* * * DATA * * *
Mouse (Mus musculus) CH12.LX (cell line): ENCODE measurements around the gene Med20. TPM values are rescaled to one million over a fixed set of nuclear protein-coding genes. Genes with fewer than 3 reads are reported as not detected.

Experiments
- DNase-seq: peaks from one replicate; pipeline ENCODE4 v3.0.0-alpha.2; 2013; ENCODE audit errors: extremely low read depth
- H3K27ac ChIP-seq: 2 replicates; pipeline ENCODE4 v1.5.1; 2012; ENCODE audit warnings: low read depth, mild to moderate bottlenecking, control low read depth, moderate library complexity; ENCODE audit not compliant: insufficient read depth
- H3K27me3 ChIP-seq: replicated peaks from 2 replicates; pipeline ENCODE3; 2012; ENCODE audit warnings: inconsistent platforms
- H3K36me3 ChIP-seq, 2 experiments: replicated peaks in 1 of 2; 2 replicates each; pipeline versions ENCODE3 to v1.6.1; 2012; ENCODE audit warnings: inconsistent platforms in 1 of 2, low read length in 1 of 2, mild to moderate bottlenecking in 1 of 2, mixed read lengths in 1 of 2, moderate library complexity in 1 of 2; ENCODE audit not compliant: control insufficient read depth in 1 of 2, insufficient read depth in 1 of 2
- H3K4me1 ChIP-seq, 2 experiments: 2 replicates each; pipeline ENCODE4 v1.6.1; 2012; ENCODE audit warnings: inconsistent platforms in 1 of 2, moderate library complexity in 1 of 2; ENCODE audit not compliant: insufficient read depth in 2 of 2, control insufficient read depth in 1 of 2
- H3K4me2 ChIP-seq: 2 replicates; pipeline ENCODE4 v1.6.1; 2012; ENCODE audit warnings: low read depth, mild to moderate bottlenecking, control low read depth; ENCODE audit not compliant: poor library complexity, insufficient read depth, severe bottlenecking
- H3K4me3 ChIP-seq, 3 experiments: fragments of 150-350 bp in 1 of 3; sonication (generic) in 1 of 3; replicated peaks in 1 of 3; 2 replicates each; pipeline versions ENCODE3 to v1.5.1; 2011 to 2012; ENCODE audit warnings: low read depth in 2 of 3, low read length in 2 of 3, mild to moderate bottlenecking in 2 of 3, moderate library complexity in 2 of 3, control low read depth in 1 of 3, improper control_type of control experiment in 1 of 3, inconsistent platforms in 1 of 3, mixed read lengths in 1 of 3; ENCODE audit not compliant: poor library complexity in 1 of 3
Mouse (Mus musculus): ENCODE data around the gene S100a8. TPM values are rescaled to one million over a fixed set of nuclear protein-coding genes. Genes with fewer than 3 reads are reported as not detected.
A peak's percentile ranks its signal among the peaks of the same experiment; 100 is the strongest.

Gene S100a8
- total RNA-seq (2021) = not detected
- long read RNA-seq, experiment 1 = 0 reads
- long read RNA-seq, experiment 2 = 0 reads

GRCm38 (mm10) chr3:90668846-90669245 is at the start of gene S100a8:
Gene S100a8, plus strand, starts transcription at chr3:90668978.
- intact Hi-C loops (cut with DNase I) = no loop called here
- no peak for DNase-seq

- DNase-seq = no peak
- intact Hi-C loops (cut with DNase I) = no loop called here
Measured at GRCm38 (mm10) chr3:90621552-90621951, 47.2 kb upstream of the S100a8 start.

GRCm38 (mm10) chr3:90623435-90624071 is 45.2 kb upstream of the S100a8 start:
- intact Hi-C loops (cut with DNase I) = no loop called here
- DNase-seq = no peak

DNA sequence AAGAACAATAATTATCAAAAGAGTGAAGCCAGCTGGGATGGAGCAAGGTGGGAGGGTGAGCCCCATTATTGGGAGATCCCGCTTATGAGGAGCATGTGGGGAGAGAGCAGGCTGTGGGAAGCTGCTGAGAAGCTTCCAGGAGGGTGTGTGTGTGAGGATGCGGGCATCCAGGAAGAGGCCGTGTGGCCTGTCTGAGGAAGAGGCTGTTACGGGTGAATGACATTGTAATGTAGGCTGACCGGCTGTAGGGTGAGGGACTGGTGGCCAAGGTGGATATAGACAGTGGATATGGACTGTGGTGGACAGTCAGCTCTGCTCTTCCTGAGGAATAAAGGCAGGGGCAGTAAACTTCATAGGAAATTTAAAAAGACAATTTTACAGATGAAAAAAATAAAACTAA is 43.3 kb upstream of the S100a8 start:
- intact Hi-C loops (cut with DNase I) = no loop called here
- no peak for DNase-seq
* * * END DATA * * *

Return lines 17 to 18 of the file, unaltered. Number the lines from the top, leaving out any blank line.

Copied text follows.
Gene S100a8, plus strand, starts transcription at chr3:90668978.
- intact Hi-C loops (cut with DNase I) = no loop called here